The Top Ten Authors I’ve Read Most Books From

Taking a leaf out of Book Oblivion’s post, I too thought it would be fun to check which author I have read the most books from.

Like I mentioned in the comments section of Book Oblivion’s post, I had a feeling Wodehouse and Agatha Christie would easily top my list.

The results corroborated my gut feeling, but were also somewhat of a blast from the past.

Most Authors Read

Here is my take on the authors who feature in my top-10 list:

1. P. G. Wodehouse – This was a no-brainer. I love Wodehouse. The language, the poetry-like-flow of words, the outlandish plots, the humour: all of this makes the perfect pick-me-up book, and the only surprise here is that I’ve read only 23 of his books.

2. Sidney Sheldon – This one was a pleasant surprise. I still vividly remember picking up my first Sidney Sheldon novel, ‘The Naked Face’, from my school library, which incidentally, was also Sheldon’s first novel. This was my introduction to the world of bestsellers and contemporary fiction. Till then, I’d only been reading a lot of Noddy, Hardy Boys, Nancy Drew, The Three Musketeers and of course, Enid Blyton’s books. After ‘The Naked Face’, my reading habit completely changed.

3. Agatha Christie – What can I say about the Dame that hasn’t already been said before? I love the plots and I love the quirks. Be it Poirot, Miss Marple or any of the short stories that Christie wrote early in her career; I gobbled all of them with glee. I still feel ‘And Then There Were None’ is the BEST crime novel I will ever read, though I still have ‘The Murder of Roger Ackroyd’ on my to-read list. Nope, don’t try it. I already know who the killer is.

4. Jeffrey Archer – After I was through with my Sidney Sheldon phase, I started looking elsewhere for similar thrills in contemporary fiction. I found my answer in Jeffrey Archer, especially when I read ‘Kane & Abel’. I recently read the book again and was delighted to find that I still enjoyed it as much as I had when I was in high school.

5. John Grisham – Right alongside the Archer books, I was reading one courtroom thriller after another by John Grisham. I think the one that really got me hooked to his writing was ‘The Firm’ (I haven’t seen the film starring Tom Cruise), but I loved almost all of his novels. One which really stands out in my memory is ‘The Chamber’, which some of my friends didn’t like, but I absolutely loved. Incidentally, the first book that I read by Grisham was ‘A Time To Kill’, also his first novel.

6. J. K. Rowling – Seven books. Seven gems. Although I loved the initial Harry Potter books more because they were such light reading and weren’t filled with too much drama and menace and philosophical ideas about love and life and death, I still marvel at how brilliantly she brought so many plots together over the last couple of books. Absolutely stunning!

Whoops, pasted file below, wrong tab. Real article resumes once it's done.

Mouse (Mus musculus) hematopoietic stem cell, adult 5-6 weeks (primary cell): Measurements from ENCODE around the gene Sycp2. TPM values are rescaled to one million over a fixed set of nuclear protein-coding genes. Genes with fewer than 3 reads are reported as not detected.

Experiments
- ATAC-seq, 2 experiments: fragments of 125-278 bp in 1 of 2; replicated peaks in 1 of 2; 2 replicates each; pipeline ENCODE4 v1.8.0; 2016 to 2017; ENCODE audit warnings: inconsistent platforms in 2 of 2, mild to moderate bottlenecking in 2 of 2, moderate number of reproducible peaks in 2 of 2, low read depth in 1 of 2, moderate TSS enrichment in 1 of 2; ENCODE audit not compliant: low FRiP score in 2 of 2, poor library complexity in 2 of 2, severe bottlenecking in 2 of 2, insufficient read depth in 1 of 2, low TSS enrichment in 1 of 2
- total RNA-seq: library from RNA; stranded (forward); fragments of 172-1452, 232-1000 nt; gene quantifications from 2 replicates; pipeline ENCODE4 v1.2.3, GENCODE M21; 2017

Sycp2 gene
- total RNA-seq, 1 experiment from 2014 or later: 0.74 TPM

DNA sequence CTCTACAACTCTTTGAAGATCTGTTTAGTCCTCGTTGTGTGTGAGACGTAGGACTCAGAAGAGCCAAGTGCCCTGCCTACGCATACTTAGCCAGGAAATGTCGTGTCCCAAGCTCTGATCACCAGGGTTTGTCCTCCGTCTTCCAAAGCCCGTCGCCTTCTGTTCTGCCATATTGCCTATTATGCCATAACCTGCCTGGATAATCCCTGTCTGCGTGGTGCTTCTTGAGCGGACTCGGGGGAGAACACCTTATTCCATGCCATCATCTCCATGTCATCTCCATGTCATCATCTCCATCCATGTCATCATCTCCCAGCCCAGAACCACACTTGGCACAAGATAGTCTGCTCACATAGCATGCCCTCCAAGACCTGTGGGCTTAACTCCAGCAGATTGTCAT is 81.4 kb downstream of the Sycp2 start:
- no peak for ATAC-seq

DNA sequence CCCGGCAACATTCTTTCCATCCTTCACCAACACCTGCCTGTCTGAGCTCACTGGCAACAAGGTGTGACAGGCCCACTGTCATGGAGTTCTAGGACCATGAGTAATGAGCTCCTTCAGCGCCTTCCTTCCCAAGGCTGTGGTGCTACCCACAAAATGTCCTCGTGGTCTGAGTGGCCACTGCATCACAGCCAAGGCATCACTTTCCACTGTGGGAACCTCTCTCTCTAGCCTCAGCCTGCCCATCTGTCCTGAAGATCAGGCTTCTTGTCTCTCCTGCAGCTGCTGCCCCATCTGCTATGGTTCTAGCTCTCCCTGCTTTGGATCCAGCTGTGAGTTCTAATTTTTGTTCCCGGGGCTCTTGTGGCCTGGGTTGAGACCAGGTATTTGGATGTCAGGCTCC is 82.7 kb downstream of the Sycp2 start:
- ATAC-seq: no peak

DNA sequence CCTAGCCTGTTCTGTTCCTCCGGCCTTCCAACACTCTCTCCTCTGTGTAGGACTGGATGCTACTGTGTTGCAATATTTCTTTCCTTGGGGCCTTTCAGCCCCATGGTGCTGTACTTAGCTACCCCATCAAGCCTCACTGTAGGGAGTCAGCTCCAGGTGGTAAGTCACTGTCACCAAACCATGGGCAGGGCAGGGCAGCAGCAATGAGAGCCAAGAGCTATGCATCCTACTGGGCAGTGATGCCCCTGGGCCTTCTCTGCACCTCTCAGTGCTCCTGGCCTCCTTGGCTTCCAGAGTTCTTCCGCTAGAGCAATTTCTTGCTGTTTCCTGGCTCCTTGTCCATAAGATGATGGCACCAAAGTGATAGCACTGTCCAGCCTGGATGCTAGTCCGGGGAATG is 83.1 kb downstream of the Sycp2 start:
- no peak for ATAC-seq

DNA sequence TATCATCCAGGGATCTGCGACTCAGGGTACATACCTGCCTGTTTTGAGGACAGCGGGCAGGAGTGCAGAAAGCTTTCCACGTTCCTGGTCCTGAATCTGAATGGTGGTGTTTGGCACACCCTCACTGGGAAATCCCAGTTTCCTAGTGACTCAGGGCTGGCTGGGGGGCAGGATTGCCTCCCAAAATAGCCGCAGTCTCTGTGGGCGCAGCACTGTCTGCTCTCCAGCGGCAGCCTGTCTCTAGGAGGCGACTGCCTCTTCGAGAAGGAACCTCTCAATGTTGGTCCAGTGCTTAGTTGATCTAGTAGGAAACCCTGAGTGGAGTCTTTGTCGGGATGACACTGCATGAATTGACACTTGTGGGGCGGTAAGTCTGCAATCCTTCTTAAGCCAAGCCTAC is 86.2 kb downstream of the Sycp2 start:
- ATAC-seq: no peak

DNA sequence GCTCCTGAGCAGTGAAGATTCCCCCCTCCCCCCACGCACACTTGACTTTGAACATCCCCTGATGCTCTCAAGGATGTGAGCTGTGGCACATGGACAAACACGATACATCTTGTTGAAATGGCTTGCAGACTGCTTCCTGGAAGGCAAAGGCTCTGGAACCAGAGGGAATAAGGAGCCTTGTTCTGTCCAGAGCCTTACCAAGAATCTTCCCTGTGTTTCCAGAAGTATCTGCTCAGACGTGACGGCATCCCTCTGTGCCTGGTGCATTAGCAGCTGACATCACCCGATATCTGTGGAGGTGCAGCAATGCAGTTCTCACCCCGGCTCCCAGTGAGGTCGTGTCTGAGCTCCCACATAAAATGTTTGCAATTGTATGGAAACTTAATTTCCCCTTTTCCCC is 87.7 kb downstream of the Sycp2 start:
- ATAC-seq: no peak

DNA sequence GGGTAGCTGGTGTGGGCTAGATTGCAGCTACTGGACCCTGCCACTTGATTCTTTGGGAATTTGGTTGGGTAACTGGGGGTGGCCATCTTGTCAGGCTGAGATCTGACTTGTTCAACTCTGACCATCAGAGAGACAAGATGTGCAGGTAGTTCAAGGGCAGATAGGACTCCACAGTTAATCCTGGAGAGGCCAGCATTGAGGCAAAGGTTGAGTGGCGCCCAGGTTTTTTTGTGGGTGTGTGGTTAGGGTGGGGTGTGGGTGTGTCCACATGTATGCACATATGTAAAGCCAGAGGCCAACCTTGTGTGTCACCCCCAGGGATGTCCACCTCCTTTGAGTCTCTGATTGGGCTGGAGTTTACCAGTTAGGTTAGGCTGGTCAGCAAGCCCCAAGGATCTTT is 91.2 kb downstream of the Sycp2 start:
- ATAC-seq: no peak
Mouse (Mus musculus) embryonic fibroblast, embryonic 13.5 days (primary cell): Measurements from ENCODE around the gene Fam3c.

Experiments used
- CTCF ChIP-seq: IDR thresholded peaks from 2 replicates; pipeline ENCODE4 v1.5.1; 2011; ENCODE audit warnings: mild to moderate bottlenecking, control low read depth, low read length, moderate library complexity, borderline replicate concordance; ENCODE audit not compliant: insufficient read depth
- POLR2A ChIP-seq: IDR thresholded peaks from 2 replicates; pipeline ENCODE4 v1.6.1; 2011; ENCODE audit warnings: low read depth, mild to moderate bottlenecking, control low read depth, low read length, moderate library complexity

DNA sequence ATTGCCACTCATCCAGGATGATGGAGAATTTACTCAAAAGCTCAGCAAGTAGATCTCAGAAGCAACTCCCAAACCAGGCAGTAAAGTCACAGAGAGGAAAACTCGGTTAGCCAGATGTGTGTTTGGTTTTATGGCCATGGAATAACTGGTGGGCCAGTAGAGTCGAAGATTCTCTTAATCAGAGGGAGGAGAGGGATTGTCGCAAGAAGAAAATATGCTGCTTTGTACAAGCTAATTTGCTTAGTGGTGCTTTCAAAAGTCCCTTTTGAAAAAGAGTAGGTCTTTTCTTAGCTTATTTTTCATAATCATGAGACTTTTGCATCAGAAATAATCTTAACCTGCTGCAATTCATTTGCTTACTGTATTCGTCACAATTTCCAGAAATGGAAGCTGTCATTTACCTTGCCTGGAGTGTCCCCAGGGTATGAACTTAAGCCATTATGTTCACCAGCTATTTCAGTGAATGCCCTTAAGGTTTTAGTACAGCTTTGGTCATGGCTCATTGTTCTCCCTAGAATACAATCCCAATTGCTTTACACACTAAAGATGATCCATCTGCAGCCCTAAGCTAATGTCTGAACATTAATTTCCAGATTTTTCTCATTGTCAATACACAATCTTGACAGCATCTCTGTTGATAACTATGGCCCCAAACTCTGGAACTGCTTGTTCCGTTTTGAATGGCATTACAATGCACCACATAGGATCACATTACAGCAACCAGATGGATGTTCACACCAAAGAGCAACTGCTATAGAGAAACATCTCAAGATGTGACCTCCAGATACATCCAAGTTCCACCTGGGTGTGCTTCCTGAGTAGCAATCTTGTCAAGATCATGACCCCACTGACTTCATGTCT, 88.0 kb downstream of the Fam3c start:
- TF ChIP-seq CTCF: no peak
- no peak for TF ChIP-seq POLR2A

7. Ashok Banker – I remember stumbling across the novel ‘Prince of Ayodhya’, the first in Ashok Banker’s Ramayana series, at the library in my MBA college. I was thunderstruck by the twist that Banker had given a tale that I’d long thought as fuddy-duddy, echoes from the time that I saw the Ramanand Sagar TV series as a child. Tip: Definitely read the preface to the books, which has a brilliant argument why every Ramayana tale that you will ever hear is unique.

8. Alistair MacLean – By the time I discovered Goodreads, I couldn’t recall all the books by MacLean that I’d read. If I did, he (and Frederick Forsyth) would definitely feature much higher on this list. These were the perfect thrillers concerning war and espionage that I could’ve read while growing up as a boy. Please, please read ‘The Guns Of Navarone’ to find out what I’m saying.

9 & 10. Jeph Loeb & Ed Brubaker – The reason I’m considering these two together is because the wizardry of the author and the artist have combined to give some of the finest Batman graphic novels that I’ve read. Read Batman: Hush, The Dark Victory, The Long Halloween and The Man Who Laughs.

11. Haruki Murakami – Ever since I read ‘What I Talk About When I Talk About Running’, I’ve been in love with Murakami’s works. Agreed, he has sometimes gone overboard (Blind Willow, Sleeping Woman), but I would still any day settle down to read any of his eccentric works.

12. Ian Fleming – I read ‘Goldfinger’ as a schoolboy and then explored the world of James Bond a bit as I grew up. But I still have a box-set of James Bond novels that I’m determined to read some day and relish the stories of this dashing spy.